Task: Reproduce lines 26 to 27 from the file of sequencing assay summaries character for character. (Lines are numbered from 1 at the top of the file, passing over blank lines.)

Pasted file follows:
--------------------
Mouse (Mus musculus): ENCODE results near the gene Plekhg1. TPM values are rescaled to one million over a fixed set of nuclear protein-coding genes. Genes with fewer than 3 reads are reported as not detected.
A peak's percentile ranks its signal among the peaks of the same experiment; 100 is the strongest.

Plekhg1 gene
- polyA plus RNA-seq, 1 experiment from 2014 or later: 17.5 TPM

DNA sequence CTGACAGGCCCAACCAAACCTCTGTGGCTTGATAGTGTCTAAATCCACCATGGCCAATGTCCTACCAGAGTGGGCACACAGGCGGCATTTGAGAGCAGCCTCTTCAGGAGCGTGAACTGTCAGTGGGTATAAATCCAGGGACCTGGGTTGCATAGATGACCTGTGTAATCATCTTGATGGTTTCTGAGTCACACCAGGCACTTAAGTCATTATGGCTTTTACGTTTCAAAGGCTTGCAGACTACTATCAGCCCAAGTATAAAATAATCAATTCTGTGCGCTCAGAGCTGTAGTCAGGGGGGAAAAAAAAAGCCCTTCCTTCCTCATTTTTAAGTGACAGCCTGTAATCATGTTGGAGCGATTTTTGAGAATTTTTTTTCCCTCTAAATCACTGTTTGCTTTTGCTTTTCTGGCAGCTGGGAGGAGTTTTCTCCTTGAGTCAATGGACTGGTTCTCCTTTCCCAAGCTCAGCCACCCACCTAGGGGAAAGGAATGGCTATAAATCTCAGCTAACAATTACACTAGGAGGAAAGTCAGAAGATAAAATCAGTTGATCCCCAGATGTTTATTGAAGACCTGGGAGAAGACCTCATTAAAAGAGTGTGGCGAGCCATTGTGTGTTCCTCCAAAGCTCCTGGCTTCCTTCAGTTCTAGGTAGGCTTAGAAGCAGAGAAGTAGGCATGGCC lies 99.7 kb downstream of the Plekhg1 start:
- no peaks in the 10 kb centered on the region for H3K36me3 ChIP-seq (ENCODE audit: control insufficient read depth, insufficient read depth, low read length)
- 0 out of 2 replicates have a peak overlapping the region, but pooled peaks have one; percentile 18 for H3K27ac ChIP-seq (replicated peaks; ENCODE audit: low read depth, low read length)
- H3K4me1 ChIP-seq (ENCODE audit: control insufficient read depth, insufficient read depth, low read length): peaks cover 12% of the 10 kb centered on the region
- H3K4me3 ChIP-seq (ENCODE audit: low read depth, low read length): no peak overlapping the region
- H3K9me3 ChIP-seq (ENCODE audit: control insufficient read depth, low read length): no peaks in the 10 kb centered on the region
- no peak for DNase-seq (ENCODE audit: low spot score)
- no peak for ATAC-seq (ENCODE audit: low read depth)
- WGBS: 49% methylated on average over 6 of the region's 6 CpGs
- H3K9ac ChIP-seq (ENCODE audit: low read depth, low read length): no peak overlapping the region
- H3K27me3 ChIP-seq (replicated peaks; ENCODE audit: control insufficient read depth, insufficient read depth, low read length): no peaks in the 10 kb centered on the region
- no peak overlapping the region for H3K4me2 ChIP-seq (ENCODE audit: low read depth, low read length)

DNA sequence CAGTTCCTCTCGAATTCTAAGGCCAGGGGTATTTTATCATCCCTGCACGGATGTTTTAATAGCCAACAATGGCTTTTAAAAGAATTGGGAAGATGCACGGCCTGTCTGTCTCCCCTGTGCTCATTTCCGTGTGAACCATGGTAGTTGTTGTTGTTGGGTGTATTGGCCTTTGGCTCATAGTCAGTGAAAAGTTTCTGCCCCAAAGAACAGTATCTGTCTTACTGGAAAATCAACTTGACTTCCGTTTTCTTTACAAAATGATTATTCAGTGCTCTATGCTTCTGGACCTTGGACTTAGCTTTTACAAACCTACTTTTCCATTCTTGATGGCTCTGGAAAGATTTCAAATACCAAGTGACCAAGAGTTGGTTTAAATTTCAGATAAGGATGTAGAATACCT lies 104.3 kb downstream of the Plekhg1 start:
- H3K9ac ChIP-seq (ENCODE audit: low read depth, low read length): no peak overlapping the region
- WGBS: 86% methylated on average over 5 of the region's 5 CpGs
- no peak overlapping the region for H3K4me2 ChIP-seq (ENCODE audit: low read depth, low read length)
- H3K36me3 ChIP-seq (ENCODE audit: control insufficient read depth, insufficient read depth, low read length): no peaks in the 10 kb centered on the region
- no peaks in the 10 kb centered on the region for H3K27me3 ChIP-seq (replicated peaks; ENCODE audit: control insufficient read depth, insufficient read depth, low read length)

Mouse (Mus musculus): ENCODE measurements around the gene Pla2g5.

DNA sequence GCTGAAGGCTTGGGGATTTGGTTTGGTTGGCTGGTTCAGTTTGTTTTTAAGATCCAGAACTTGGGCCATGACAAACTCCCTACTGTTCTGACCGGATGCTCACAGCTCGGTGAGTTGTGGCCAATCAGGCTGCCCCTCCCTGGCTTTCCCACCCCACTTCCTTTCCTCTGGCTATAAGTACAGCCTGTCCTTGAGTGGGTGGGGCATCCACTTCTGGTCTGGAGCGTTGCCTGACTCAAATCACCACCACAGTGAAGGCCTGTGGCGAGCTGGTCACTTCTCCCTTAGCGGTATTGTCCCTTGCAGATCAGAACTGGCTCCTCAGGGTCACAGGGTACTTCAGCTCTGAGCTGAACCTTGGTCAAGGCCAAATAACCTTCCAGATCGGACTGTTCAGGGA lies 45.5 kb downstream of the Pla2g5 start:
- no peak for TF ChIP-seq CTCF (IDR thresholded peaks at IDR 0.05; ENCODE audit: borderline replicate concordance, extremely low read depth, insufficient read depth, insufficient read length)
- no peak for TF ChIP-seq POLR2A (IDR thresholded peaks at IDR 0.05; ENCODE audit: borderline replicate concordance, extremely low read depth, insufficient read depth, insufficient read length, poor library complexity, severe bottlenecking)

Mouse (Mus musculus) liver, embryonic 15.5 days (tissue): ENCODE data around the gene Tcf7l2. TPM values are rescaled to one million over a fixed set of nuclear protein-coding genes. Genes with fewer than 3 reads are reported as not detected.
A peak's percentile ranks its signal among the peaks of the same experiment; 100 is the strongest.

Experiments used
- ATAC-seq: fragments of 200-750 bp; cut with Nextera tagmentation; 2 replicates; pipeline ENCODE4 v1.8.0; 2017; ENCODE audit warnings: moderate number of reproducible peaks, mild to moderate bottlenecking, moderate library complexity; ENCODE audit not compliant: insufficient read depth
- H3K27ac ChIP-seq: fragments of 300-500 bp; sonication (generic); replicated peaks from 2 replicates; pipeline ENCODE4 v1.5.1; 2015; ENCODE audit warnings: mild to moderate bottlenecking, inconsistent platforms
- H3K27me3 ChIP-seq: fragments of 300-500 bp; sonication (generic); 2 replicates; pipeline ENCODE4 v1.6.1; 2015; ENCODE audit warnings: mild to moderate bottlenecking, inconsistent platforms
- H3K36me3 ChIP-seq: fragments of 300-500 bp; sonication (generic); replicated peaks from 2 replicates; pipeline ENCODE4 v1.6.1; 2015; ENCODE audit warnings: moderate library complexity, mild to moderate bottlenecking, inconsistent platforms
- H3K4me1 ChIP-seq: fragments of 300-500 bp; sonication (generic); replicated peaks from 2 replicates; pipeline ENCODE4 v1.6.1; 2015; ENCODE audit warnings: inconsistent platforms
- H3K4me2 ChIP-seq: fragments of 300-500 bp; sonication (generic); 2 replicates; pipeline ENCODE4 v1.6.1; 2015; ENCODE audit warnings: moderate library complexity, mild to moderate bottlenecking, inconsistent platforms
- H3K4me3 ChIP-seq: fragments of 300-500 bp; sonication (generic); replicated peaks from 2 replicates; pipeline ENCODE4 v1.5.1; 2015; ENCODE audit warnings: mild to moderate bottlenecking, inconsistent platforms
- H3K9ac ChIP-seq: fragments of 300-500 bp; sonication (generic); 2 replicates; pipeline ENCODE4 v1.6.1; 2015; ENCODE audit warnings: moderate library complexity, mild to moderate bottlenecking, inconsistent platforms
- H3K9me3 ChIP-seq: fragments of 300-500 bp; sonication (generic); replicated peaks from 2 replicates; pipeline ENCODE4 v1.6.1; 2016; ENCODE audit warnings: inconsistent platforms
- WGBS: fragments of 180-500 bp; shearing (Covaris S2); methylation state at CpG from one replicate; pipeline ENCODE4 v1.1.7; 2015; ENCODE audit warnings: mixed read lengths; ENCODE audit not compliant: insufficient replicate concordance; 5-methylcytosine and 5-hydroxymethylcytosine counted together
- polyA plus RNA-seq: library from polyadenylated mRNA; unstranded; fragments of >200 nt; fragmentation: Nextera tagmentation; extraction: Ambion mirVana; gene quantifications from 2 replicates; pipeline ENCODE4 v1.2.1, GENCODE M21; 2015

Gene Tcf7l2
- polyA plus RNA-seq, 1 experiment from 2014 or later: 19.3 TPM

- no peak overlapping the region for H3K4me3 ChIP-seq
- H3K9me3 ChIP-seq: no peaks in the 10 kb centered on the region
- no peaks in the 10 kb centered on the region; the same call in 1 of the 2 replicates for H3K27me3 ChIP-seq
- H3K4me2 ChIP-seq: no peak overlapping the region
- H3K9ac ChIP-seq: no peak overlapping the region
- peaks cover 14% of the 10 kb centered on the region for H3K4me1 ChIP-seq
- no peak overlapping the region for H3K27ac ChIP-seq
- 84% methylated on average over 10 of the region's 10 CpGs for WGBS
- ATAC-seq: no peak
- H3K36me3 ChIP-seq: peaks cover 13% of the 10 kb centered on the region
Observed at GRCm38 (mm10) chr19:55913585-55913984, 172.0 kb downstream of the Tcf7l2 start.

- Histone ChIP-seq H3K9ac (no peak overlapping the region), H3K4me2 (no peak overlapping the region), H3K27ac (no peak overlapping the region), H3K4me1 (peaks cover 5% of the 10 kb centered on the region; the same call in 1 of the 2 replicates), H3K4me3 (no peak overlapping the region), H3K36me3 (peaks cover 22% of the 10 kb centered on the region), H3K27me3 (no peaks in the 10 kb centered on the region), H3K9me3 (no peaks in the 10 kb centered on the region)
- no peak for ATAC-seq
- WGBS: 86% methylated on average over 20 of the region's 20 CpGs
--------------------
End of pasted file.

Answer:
- no peak for TF ChIP-seq POLR2A (IDR thresholded peaks at IDR 0.05; ENCODE audit: borderline replicate concordance, extremely low read depth, insufficient read depth, insufficient read length, poor library complexity, severe bottlenecking)

Mouse (Mus musculus) liver, embryonic 15.5 days (tissue): ENCODE data around the gene Tcf7l2. TPM values are rescaled to one million over a fixed set of nuclear protein-coding genes. Genes with fewer than 3 reads are reported as not detected.